NEWS

The Public Service Administration's Move To Fedusa Is A 'Death Knell' For Cosatu

The 230,000 Public Sector Association has joined the Federation of Unions of South Africa.

25/05/2017 10:27 SAST | Updated 25/05/2017 12:12 SAST
Marco Longari/AFP/Getty Images

In what has been called a "death knell" for Cosatu, the 230,000-strong Public Sector Association (PSA) has joined the Federation of Unions of South Africa (Fedusa), Business Day reported, bringing Fedusa's membership to 700,000.

With government employees' salary negotiations set to begin later in 2017, the move could be a game changer at the Public Service Co-ordinated Bargaining Council (PSCBC) where negotiations take place.

This means Cosatu will no longer be the biggest player at the PSCBC.

Fedusa general secretary Dennis George told Business Day that Fedusa would now bring together a majority of the 1,3 million workers in the public sector ahead of the negotiations.

"The timing of this is important because we've been downgraded to junk status no and that is going to put a huge amount of pressure on all working people, while the state is going to face a huge amount of pressure because the working people have been carrying a heavy burden of paying tax in this country," George told the paper.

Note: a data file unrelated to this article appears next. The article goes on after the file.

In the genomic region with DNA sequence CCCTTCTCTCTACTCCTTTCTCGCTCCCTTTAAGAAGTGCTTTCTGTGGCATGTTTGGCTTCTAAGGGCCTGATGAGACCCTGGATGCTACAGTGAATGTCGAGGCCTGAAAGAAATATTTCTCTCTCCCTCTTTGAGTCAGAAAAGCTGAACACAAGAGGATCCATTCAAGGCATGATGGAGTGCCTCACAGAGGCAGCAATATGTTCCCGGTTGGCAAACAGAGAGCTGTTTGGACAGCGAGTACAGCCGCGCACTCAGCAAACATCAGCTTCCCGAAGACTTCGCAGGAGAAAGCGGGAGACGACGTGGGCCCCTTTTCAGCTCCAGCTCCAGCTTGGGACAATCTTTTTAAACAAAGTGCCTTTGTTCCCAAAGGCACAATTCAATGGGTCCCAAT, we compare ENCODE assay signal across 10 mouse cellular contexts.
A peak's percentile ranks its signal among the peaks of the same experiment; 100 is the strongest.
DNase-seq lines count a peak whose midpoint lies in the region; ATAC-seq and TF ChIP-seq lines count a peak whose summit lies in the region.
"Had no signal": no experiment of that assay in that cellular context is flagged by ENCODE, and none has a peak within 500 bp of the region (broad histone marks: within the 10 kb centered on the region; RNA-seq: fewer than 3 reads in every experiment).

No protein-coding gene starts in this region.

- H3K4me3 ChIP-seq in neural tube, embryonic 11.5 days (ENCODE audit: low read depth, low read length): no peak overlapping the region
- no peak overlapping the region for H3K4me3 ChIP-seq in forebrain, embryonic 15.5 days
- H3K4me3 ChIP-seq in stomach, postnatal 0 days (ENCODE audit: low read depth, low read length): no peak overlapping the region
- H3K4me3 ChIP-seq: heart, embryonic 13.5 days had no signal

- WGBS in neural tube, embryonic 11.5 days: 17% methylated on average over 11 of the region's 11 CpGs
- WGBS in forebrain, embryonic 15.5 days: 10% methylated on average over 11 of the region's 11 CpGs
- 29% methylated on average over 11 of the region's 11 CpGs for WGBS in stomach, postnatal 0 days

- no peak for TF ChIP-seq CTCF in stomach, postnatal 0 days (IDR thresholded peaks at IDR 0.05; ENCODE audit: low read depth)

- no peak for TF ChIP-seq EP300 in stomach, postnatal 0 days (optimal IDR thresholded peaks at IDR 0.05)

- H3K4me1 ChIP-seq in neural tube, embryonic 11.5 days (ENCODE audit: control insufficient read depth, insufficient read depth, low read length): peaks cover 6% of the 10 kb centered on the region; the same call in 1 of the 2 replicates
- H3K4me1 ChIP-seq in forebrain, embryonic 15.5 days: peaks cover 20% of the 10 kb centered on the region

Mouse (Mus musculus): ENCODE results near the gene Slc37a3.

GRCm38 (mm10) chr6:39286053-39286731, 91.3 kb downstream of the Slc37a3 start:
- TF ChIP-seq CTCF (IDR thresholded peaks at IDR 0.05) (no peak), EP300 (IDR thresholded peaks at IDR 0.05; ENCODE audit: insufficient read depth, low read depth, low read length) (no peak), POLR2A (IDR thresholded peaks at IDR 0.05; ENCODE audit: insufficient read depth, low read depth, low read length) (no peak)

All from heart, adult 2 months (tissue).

Labour analyst Mamokgethi Molopyane called the move a death blow for Cosatu.

"It could therefore render Cosatu insignificant and no longer an influential player," she said.

She said the development was good news for workers, as it meant "... you are going to have to earn your workers ... because we [the federations] are not going to let go of our workers so easily...".

George reportedly said: "We also want to see to it that workers feel protected and stand up against rogue politicians who want to force them to doing things not required from public service. Cosatu likes to sometimes create the impression that they can get better deals through their affiliation with the ANC, and they can persuade ministers to do this and that, but we know this does not happen."